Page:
I’m in downtown Lisbon, wandering with my camera, taking photos in Restauradores and Rossio, the beautiful light and the perfect cobblestones in contrasting colors. I’m starting to get hungry, and I spot some roasted chestnuts and slow down to get some. A wizened man with two missing front teeth falls into step with me and shows me cellophane-wrapped weed flourettes behind his hand. “Marijuana?” he asks “good price, good price.”
“No,” I say, waving it away, but I stop because I want the chestnuts.
“It’s legal, ten grams,” the man tells me eagerly.
“No, no,” I say, still shooing at him.
“You want cocaine?” he queries. I bust out laughing at this: I’ve literally never been offered cocaine before. “It’s legal in Portugal,” he tells me, encouraged. I pause: this is actually true; sort of, or at least you won’t get in trouble if you’re caught with a small amount of it. According to the locals, Portugal significantly cut down on its junkie population by decriminalizing drugs and treating junkies like they were sick.
“No,” I say, shaking my head.
“You have five euros for me?” he asks.
“No, no, I don’t want it,” I persist. But he corrects me: he’s not asking me to buy anything, he just wants me to give him money.
“No,” I tell him. I’m beginning to feel like a broken record. Then he says something that contains both Portuguese and English. I make a face and say I don’t understand.
He leans towards my ear. “Sssssssexxxxx?” he enunciates in question form. I stare at him, his gap-toothed grin, his dirty gray stubble, his upraised hand still flaunting the weed, trying to figure out if he’s offering his services for purchase or for free, and either way I shoo at him again, “no, no,” laughing a bit and rolling my eyes because I’m not sure what else to do. Then I have the great idea of pulling out my camera, and he disappears.
I think of better comebacks, comebacks designed to let him know how creepy he is. I remember that only yesterday, I was researching the philosophy of pick-up artist Julien Blanc, where Blanc claimed that when he said something outrageous to women he didn’t know, none of them were offended. He said on the contrary, many of them would bust out laughing at what he’d say. And I realized those women were probably actually highly offended and uncomfortable, and were just reacting in the safest way possible: by laughing it off, by making a joke out of it.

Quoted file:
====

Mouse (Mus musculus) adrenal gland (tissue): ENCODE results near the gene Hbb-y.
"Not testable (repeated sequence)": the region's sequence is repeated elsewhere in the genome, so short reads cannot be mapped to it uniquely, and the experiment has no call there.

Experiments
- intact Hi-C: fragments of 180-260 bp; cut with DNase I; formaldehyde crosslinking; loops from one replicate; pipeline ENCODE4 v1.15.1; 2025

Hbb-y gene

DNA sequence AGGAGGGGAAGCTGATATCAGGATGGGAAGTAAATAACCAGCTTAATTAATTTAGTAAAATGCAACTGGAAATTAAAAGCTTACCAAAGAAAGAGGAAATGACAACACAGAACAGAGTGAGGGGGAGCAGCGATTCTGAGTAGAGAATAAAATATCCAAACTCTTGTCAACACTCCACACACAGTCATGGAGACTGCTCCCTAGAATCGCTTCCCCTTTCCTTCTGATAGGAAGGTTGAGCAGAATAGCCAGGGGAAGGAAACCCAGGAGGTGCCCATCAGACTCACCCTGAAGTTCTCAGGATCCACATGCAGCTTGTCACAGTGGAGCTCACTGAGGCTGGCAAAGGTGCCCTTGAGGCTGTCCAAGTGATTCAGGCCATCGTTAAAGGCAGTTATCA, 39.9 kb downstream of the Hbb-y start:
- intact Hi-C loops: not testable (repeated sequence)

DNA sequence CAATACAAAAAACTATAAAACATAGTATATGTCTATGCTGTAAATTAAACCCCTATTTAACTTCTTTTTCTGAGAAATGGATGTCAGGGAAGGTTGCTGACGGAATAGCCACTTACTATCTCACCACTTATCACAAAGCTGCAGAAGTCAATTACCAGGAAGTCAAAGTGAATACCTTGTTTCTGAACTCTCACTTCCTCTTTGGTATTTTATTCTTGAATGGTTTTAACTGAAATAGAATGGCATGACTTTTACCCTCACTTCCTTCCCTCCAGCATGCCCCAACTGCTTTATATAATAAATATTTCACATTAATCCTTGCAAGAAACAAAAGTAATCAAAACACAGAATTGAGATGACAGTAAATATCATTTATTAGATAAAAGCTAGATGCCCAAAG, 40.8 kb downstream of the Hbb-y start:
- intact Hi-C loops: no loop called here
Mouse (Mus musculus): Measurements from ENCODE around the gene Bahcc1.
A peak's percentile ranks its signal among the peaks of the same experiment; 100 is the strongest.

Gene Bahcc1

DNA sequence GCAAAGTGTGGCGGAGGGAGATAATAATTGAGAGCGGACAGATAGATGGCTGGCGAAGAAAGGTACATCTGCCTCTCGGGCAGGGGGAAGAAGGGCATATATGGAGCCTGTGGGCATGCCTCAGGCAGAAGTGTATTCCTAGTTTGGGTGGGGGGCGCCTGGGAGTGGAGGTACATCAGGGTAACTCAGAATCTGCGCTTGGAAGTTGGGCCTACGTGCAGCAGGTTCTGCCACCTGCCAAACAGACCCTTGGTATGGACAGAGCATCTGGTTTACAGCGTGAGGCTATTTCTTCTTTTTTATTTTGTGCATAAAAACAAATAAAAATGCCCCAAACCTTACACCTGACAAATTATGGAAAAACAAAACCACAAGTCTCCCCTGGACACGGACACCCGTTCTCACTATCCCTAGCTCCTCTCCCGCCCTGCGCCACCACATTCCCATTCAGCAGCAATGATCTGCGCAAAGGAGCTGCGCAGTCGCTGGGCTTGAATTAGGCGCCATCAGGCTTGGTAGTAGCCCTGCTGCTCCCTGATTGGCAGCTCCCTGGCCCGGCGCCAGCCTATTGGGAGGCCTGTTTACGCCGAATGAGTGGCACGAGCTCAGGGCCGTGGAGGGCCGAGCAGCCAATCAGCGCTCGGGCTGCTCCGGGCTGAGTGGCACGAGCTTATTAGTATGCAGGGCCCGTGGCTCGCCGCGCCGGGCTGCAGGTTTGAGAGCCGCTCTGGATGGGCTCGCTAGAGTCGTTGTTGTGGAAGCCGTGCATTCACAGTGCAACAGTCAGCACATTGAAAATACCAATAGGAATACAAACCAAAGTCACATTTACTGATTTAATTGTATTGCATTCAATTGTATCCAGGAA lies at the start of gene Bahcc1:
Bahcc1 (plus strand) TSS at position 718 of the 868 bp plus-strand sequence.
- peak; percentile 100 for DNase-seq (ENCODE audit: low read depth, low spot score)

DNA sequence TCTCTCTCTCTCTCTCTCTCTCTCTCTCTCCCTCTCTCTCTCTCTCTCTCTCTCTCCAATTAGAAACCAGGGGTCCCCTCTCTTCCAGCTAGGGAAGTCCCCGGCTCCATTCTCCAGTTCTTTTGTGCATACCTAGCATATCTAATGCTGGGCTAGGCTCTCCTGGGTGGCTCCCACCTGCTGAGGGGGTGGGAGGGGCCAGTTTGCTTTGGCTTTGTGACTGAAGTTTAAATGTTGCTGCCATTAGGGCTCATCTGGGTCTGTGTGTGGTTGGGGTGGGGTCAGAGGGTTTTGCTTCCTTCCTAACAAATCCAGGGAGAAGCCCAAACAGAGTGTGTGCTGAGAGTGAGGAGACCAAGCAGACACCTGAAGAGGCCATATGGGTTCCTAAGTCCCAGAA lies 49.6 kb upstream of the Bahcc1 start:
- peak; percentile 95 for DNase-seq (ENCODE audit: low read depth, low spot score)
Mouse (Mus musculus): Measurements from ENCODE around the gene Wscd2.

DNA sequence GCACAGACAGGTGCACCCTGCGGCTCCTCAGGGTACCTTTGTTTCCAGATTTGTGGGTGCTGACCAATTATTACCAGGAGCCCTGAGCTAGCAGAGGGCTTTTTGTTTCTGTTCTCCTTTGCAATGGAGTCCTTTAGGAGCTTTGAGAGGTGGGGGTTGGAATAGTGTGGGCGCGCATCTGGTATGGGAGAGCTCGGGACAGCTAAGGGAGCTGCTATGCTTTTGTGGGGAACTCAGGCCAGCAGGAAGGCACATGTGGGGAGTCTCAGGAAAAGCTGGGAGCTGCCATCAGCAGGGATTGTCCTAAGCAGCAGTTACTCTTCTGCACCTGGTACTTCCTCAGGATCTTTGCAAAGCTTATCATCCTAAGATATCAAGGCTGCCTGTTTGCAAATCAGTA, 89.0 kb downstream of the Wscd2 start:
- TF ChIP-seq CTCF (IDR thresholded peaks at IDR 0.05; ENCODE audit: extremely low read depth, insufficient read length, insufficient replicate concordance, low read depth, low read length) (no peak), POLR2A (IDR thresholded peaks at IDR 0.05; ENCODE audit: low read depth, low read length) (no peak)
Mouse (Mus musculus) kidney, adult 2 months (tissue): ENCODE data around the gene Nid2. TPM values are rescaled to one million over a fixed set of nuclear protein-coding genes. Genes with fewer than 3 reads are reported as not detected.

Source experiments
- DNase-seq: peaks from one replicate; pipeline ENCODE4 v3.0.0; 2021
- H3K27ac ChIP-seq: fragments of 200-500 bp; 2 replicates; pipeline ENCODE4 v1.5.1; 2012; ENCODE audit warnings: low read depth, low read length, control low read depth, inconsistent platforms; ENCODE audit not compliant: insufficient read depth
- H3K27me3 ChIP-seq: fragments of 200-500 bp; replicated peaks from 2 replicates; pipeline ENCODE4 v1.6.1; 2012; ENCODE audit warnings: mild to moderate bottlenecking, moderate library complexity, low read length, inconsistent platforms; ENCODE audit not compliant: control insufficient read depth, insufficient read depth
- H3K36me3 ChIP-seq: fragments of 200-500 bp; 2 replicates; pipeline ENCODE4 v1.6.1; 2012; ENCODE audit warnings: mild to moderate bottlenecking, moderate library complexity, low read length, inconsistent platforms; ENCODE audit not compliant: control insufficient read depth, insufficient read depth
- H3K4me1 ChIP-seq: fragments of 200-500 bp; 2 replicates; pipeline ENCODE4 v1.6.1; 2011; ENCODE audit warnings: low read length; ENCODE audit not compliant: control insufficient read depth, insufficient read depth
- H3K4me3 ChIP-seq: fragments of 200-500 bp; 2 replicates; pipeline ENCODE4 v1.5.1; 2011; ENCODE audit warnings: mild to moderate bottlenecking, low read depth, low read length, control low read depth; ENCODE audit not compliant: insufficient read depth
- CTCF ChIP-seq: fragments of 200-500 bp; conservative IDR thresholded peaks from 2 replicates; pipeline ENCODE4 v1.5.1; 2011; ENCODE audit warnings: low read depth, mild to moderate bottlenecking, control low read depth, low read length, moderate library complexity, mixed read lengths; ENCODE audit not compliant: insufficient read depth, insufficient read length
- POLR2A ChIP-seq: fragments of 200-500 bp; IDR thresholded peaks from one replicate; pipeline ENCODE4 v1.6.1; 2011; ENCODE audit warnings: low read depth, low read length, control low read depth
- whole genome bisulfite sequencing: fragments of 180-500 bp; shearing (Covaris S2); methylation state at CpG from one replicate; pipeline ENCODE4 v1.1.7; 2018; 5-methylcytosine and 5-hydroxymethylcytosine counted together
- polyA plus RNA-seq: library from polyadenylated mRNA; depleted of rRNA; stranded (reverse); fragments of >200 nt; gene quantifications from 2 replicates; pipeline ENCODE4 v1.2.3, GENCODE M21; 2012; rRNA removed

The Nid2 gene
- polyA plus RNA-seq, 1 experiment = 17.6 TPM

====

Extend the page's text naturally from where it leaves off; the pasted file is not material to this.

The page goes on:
Pick-up artists of the world, take note. Even toothless drug dealer-beggars have the guts to ask strange women outrageous questions. And even in those circumstances, the women laugh. It’s not intended as encouragement, and it’s certainly not intended as a compliment.
It’s intended to let you know how absurd you are, camouflaged so you don’t get too mad and start breaking things.
2 thoughts on “Spurning a drug dealer-beggar in Lisbon”
How bizarre! I’m glad he finally left you alone.
About that awful Julien Blanc and his ilk: I’d love it if you ever find time to post about this whole PUA (pickup artist) theme that seems to very viral among certain groups on the Internet these days, with lots of talk about alphas, betas, omegas, and so on.
On the one hand, it seems true that many women are much more instantaneously attracted to men who aren’t all that nice to them. But I’ve also observed that men seem much more interested in women whom it takes some time and effort for them to woo. With this in mind, we ALL seem a bit put off by gushingly-nice people who fall totally in love with us at first sight.
Then there are the romances many women devour that involve some degree of coercion by the male. As I mention this, I’m reminded of Laci Green, a sex positive activist whose YouTube videos my teen daughter enjoys watching. She’s an awesome young woman with a lot of really good information posted in a very interesting way — but I must confess that I’d have found it rather boring as a young single woman if every man I’d dated had followed her advice about asking permission before kissing or touching me in any way.
And I’m not saying that I’d go for being forced into it — just that in my experience, it was always easy enough to stop any kiss that I didn’t want to happen. Does this make sense? As they’re leaning in for a kiss, you either lean in to kiss them back, or pull back or possibly turn your cheek if you really DON’T want to kiss them on the mouth. California’s affirmative consent law doesn’t seem very fun for relationships, but maybe that’s because my only experience has been with men who actually cared about whether I consented or not.
I know what you mean, and I think it has to do with the aura of suspense more than anything consent-related. I mean, if I guy asks “may I kiss you?” you totally lose the in-the-moment collision, the tension, everything. I wrote about another pick-up artist awhile back, which doesn’t totally address your point but which you may like anyway: https://kbotkin.com/2012/11/27/adventures-in-online-dating-the-power-of-anti-flirting/